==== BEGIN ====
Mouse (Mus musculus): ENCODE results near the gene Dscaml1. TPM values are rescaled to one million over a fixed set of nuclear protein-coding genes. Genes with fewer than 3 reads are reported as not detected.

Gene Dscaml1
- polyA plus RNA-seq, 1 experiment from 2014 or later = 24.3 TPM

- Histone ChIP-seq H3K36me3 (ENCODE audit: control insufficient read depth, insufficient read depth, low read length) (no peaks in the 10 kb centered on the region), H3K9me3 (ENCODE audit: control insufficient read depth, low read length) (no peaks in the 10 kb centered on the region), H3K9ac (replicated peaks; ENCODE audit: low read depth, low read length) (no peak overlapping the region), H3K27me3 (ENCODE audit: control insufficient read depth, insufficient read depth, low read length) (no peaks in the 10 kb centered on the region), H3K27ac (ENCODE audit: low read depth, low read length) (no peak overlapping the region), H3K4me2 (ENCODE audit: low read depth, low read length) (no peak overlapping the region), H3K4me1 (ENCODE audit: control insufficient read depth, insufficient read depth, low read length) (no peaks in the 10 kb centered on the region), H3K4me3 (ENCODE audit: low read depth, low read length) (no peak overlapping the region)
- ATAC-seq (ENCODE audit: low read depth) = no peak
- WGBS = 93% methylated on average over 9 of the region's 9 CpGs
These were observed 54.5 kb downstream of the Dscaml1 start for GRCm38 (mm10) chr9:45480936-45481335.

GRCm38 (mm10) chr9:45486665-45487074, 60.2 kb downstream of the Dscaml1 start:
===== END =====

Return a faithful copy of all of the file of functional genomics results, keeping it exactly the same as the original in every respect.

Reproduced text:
Mouse (Mus musculus): ENCODE results near the gene Dscaml1. TPM values are rescaled to one million over a fixed set of nuclear protein-coding genes. Genes with fewer than 3 reads are reported as not detected.

Gene Dscaml1
- polyA plus RNA-seq, 1 experiment from 2014 or later = 24.3 TPM

- Histone ChIP-seq H3K36me3 (ENCODE audit: control insufficient read depth, insufficient read depth, low read length) (no peaks in the 10 kb centered on the region), H3K9me3 (ENCODE audit: control insufficient read depth, low read length) (no peaks in the 10 kb centered on the region), H3K9ac (replicated peaks; ENCODE audit: low read depth, low read length) (no peak overlapping the region), H3K27me3 (ENCODE audit: control insufficient read depth, insufficient read depth, low read length) (no peaks in the 10 kb centered on the region), H3K27ac (ENCODE audit: low read depth, low read length) (no peak overlapping the region), H3K4me2 (ENCODE audit: low read depth, low read length) (no peak overlapping the region), H3K4me1 (ENCODE audit: control insufficient read depth, insufficient read depth, low read length) (no peaks in the 10 kb centered on the region), H3K4me3 (ENCODE audit: low read depth, low read length) (no peak overlapping the region)
- ATAC-seq (ENCODE audit: low read depth) = no peak
- WGBS = 93% methylated on average over 9 of the region's 9 CpGs
These were observed 54.5 kb downstream of the Dscaml1 start for GRCm38 (mm10) chr9:45480936-45481335.

GRCm38 (mm10) chr9:45486665-45487074, 60.2 kb downstream of the Dscaml1 start: